By MEGAN TATE
Larry Winn thinks city administrators are about to learn a thing or two about employee attitudes. Bruce Martin has some concerns about ethics he’d like to share.
Both are among the 1,168 city employees — including firefighters, administrators and utility workers — who will have a chance to voice their thoughts about working conditions in a first-ever survey of employee satisfaction.
The questionnaire, which was distributed to employees on Friday, is part of a larger effort by City Manager Bill Watkins to improve communication in city government.
Assistant City Manager Tony St. Romaine said he hopes for a high rate of response.
“We have done a lot of things to make it very easy for our employees to reply,” he said.
Winn, a mechanic with the Public Works Department, said the survey is a good idea.
“I think we have got a gap between the management of the city of Columbia and the employees’ needs,” Winn said. “I think this will be a good way (for them) to find out that the employees are not as content as they think.”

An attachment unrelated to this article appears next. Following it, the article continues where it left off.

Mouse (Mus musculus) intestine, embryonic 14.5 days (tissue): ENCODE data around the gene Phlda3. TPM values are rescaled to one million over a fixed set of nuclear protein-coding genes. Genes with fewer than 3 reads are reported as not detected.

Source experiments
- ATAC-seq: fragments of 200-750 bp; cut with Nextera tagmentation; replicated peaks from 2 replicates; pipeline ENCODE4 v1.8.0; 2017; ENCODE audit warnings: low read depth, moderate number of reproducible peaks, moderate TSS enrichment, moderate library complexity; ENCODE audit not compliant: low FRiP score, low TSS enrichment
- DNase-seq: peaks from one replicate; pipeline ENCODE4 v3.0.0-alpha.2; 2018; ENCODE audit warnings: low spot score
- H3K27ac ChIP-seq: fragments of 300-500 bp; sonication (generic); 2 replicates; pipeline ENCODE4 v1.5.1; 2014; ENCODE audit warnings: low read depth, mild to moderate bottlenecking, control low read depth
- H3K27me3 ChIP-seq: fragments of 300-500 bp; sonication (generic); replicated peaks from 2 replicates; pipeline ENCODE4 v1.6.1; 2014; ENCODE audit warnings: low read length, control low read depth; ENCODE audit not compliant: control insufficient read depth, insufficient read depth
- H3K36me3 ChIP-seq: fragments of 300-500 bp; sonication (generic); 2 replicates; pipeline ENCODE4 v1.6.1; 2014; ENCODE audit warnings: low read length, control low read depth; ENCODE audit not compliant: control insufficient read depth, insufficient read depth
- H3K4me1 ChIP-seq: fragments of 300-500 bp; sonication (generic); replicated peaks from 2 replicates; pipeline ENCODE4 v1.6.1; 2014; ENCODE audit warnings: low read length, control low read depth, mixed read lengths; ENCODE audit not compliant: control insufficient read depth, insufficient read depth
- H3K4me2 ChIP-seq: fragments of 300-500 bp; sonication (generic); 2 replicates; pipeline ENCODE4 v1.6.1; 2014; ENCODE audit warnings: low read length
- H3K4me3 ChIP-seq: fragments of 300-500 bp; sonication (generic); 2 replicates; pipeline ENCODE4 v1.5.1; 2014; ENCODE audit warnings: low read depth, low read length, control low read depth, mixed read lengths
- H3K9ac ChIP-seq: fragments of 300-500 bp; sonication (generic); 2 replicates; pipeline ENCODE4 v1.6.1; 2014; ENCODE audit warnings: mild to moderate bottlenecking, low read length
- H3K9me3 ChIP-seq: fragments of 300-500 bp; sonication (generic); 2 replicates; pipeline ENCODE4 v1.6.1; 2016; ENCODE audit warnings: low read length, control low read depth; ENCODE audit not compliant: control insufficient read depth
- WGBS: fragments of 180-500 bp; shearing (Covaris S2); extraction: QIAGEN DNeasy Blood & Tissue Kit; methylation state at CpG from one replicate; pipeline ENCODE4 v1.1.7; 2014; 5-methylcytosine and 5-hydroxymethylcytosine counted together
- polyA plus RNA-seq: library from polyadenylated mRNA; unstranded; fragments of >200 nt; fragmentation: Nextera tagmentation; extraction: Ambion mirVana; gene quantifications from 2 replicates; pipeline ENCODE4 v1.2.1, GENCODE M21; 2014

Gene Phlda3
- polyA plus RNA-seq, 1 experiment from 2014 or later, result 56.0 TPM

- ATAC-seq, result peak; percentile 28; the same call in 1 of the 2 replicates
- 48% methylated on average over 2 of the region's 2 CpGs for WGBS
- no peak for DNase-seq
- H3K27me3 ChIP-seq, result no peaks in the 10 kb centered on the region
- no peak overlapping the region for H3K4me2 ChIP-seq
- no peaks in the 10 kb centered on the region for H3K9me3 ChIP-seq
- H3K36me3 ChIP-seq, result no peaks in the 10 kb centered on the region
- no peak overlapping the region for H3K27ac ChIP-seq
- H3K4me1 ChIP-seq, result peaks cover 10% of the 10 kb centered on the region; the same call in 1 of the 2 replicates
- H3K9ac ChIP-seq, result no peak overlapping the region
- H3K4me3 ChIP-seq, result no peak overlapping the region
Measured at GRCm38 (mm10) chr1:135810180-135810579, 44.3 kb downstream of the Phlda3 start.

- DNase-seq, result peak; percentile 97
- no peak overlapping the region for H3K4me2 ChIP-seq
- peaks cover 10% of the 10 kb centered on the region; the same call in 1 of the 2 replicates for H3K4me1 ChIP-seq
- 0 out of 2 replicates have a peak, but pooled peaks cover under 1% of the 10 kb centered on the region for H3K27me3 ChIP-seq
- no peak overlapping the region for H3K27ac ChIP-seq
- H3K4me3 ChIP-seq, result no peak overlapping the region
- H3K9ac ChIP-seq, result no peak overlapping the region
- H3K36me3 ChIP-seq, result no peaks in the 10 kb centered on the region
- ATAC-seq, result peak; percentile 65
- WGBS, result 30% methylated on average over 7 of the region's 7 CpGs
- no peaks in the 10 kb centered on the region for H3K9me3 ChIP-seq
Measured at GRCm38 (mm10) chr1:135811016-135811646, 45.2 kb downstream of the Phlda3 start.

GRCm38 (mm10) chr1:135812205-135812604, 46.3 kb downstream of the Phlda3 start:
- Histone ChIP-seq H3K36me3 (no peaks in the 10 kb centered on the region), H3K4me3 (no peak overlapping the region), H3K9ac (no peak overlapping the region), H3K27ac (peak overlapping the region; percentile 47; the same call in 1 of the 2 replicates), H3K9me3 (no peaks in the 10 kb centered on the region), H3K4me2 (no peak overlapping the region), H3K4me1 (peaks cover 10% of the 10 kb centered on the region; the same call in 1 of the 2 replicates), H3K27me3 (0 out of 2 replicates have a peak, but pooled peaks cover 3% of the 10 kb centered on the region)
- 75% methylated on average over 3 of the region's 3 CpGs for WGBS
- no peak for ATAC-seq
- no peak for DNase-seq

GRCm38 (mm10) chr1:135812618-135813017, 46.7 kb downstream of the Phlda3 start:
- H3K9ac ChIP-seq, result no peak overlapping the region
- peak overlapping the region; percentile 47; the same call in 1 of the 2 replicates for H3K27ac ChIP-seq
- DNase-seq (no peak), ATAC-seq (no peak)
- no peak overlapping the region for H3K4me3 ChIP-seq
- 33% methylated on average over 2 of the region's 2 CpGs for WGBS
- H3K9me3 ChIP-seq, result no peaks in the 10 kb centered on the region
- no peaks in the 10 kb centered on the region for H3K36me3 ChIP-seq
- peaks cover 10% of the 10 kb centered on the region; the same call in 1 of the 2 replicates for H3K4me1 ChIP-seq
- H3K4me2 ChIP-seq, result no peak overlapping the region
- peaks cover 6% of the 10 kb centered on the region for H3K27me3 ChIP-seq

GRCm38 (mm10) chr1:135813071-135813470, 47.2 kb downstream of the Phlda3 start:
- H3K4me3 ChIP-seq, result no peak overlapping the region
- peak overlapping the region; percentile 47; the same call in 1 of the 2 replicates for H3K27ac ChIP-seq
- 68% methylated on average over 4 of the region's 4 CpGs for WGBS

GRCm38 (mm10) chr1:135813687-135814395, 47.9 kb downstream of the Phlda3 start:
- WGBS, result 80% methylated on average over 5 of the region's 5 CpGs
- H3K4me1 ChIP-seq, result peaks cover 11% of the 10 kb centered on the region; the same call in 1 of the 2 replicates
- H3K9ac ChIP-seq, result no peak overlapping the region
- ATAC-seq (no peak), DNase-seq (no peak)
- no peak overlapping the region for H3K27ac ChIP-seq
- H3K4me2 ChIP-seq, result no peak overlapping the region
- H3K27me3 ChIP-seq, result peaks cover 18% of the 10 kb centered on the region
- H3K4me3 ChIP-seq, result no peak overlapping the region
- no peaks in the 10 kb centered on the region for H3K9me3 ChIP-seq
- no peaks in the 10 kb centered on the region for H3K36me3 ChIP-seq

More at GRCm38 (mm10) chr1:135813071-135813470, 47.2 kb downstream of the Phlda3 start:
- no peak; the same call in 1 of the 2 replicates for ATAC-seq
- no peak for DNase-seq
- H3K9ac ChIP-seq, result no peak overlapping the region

Watkins said the survey is anonymous: no city employee would be able to examine individual responses. Rather, the questionnaires will be analyzed in groups.
Evergreen Solutions is conducting the survey, and Watkins said the firm “does this in a number of cities and can benchmark the results against other cities.”
Martin, a construction specialist with the Parks and Recreation Department, said he’s concerned that some of his fellow workers don’t display the ethical standards they should.
“It will show how the employees feel and maybe get some vibrations back to the city,” Martin said.
City officials will study the results as part of the 2007 budget process, and the City Council will examine them at its June retreat. The results will also be used for long-term planning.
While all concerns might not be addressed immediately, “it is important that we establish a baseline against which progress can be measured,” Watkins said.
A follow-up survey will be done in two years, he said.
Margrace Buckler, Columbia’s director of human resources, is looking forward to seeing the results.
“We have never done this before to this degree,” she said. “We have a new city manager, and he is interested in finding out where we are.”